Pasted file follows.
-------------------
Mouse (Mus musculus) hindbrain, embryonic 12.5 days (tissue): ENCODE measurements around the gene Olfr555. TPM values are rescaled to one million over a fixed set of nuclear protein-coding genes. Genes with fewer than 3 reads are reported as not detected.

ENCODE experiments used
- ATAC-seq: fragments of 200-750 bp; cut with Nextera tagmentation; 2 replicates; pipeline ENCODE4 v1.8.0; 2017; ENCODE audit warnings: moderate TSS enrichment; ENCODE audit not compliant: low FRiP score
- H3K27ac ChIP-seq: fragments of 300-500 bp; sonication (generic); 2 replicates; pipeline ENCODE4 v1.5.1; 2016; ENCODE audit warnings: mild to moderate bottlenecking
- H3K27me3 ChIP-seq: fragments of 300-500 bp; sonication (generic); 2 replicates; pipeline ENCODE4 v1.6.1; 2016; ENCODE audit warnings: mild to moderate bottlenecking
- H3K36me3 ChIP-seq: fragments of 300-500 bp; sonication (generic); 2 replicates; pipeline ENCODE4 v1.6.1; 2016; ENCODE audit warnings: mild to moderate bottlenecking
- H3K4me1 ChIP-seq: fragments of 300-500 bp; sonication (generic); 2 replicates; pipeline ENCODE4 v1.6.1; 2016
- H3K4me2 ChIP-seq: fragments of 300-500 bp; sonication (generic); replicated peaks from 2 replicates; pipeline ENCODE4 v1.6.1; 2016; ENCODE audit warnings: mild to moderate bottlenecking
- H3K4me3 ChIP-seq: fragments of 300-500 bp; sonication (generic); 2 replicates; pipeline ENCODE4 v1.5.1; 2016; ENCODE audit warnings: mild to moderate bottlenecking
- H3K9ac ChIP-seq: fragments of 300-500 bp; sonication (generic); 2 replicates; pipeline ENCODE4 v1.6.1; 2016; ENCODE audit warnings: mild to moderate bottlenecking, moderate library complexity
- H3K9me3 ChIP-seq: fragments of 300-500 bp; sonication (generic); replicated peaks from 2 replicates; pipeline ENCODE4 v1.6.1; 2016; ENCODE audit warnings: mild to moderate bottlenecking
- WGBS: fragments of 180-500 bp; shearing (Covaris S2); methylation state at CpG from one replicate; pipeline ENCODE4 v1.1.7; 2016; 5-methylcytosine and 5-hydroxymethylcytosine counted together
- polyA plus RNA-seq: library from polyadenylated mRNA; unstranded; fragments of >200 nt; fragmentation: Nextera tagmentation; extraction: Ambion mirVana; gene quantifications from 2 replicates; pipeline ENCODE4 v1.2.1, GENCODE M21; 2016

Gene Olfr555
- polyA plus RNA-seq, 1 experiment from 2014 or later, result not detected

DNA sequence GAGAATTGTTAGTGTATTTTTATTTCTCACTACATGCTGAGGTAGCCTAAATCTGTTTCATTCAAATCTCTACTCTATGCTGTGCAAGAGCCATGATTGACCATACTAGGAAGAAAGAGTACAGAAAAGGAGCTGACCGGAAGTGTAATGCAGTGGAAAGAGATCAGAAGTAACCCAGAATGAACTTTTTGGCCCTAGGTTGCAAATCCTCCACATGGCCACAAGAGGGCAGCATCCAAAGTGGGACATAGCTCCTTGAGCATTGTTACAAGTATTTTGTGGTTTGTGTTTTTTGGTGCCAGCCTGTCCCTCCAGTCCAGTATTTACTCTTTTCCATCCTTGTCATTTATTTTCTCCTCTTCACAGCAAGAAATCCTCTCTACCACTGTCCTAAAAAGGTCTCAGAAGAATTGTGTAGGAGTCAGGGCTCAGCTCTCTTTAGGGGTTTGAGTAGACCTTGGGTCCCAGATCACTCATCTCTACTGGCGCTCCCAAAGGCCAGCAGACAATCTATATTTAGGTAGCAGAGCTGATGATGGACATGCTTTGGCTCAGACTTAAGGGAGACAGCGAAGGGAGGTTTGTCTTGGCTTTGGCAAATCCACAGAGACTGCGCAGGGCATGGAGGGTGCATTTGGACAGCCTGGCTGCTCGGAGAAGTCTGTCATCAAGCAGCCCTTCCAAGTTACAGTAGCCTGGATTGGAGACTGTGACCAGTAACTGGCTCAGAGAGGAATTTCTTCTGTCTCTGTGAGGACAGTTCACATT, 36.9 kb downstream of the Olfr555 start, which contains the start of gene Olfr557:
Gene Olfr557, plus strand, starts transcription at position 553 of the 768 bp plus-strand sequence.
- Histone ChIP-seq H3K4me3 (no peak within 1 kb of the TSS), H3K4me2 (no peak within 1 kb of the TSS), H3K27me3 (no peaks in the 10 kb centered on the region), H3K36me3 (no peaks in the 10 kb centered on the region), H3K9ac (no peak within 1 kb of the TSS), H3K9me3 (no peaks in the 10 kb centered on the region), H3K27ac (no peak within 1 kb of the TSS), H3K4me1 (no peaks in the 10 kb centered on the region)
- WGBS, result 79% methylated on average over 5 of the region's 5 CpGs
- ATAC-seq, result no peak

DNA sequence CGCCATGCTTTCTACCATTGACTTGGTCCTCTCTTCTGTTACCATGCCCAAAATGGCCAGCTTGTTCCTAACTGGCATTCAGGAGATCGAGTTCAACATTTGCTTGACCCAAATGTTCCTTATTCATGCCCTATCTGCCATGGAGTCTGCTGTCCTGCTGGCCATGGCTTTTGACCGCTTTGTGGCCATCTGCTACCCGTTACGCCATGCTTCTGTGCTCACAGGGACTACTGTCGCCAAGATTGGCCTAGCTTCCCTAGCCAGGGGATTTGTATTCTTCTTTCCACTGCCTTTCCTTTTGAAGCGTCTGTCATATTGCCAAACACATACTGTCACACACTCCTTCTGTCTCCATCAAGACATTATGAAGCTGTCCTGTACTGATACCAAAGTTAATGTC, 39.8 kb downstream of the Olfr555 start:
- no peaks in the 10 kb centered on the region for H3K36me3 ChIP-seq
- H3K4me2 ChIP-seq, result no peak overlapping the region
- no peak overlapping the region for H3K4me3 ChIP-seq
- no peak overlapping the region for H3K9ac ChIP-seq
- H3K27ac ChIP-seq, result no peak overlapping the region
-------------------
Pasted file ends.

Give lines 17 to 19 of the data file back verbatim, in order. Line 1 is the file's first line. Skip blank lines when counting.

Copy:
Gene Olfr557, plus strand, starts transcription at position 553 of the 768 bp plus-strand sequence.
- Histone ChIP-seq H3K4me3 (no peak within 1 kb of the TSS), H3K4me2 (no peak within 1 kb of the TSS), H3K27me3 (no peaks in the 10 kb centered on the region), H3K36me3 (no peaks in the 10 kb centered on the region), H3K9ac (no peak within 1 kb of the TSS), H3K9me3 (no peaks in the 10 kb centered on the region), H3K27ac (no peak within 1 kb of the TSS), H3K4me1 (no peaks in the 10 kb centered on the region)
- WGBS, result 79% methylated on average over 5 of the region's 5 CpGs